I think what really sold me on the idea of e-books is traveling. In the past, I had to decide how many books to stuff in my suitcase at the expense of clothing and other items. I think I've had about an equal number of trips where I lug around a couple of books I never open and ones where I run through all of the ones I brought and wish I brought more.

With e-books, space is not an issue, so not matter how much I end up reading, I have saved space in my carry-on -- and these days, I try particularly hard to stick to the carry-on to save time in the airport. (Unless I'm traveling with the family, in which case any space I can save for twin-wrangling gear is good.) If I have a long international trip, I can either load up on more e-books than I could need, or just enough to get me through the first flight, and then download more as needed at my destination. On the recent flight back from California (while Jack was sleeping), I discovered another advantage. Since I was reading on my phone, I could switch back and forth between the book and games with quite a bit of ease. (One disadvantage: not being able to read the book during takeoff and landing.)

So I've gone ahead and bought Blackout (the first half of the most recent Nebula novel winner) as an e-book. It's not as good as A Dance with Dragons, but I know I'll finish it as part of my Nebula project. I see a lot of e-books in my future.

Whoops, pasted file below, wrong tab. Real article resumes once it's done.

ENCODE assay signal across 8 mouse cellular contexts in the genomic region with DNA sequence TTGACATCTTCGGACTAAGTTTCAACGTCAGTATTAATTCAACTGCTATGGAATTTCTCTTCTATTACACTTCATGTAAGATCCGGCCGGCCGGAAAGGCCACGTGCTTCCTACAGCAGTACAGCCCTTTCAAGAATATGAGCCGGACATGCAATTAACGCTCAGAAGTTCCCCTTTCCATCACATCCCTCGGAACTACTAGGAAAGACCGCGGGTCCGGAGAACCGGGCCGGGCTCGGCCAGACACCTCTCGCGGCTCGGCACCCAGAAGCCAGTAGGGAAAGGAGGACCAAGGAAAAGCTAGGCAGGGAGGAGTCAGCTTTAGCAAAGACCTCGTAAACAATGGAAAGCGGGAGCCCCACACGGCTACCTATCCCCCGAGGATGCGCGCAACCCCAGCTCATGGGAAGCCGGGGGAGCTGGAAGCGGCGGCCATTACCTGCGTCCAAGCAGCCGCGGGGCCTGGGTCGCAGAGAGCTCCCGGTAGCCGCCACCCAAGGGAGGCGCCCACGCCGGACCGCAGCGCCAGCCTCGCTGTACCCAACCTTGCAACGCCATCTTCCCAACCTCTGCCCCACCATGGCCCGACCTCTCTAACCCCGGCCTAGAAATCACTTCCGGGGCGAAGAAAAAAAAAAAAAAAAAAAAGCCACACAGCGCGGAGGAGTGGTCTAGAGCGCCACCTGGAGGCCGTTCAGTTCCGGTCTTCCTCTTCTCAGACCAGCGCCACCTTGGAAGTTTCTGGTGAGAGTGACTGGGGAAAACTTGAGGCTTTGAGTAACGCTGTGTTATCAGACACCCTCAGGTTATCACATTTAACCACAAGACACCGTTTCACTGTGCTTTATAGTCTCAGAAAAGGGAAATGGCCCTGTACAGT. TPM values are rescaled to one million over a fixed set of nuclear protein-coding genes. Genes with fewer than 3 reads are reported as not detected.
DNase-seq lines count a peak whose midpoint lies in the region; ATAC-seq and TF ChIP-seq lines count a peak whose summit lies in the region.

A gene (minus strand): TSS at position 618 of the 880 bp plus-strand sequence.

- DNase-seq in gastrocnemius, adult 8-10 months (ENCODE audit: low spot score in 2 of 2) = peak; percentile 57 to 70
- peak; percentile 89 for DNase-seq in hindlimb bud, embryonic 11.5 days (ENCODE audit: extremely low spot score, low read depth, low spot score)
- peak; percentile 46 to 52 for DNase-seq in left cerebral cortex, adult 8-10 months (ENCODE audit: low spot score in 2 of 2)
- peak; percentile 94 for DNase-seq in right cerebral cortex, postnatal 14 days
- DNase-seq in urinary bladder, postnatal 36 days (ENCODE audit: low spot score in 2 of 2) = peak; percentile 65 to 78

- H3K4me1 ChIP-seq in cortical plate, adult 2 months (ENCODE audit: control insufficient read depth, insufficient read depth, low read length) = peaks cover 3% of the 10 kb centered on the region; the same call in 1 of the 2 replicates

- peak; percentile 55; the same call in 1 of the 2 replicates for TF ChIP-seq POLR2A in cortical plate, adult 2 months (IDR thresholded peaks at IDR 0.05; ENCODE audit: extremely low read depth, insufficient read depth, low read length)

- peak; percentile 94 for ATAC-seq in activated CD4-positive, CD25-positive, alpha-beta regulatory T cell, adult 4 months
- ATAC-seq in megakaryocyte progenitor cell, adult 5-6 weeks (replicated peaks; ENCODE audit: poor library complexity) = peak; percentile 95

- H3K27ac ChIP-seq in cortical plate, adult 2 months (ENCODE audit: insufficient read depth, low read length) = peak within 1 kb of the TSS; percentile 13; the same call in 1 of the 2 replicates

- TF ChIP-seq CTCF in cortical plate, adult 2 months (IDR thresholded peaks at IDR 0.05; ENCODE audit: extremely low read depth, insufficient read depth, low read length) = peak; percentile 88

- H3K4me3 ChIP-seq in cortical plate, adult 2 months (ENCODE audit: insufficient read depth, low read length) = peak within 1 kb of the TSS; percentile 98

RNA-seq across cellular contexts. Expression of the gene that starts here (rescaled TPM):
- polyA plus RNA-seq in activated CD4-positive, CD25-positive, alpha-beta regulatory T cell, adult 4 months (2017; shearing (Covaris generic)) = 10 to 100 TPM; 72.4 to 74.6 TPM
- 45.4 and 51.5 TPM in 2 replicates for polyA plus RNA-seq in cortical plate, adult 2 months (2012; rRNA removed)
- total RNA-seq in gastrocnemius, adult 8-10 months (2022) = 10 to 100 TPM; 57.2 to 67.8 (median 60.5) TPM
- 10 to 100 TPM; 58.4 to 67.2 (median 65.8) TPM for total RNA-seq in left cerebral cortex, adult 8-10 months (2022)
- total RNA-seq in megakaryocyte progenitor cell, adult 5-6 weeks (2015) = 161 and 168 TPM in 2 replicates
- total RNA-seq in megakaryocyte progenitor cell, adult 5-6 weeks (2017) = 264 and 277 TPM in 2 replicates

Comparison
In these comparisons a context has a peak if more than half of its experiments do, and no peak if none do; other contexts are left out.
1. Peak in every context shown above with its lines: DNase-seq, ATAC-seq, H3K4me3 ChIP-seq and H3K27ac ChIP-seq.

Thursday, September 01, 2011

Bowie Restaurant Project: (13) Quiznos

Quizno's is now closed.

For an explanation of the Bowie Restaurant Project, look here.

For a collection of all the Bowie Restaurant Project entries, look here.

Quiznos, 15477 Excelsior Dr

Most Recent Foursquare Check-in: 8/31/2011
Total Foursquare Check-ins: 2
Pre-Foursquare Visits: Yes
Rating: 2 out of 5 stars

At least it's not another Subway.

I had started to prepare a post tying Quiznos' severe financial difficulties to their decision to get rid of the Honey Bourbon Chicken, my favorite sandwich. A little bit of Internet research, however, indicated the continued presence of the Honey Bourbon Chicken sandwich on their menu, which did not square with my recent experiences. So another in-person visit seemed to be called for.

Although the Bowie location does not offer on-line ordering, the Quiznos site helpfully provided a phone number for me to call in the order. This seemed great -- if they denied the existence of the sub, I could write my review based on my previous visits and the absence of the HBC. But as it turned out, the HBC is still there -- or perhaps it has returned; that will remain a mystery.

Ultimately, what Quiznos is about is the opportunity to have a notch-above-fast-food experience. Because it's the only Quiznos, and it provides a respite from the sea of Subways in Bowie, I'll keep it at 2 stars.

The location itself is kind of awkward. It's in the Bowie Town Center mall complex, but not really in the mall part. It's sort of near the Safeway, but not right next to it. It's as if someone decided to shoehorn a strip mall inside the mall. It's not a big deal, but as a newly-minted Bowieite (Bowiean?), I am disappointed in the poor layout -- if also you go almost anywhere else in the mall, you're going to get into your car.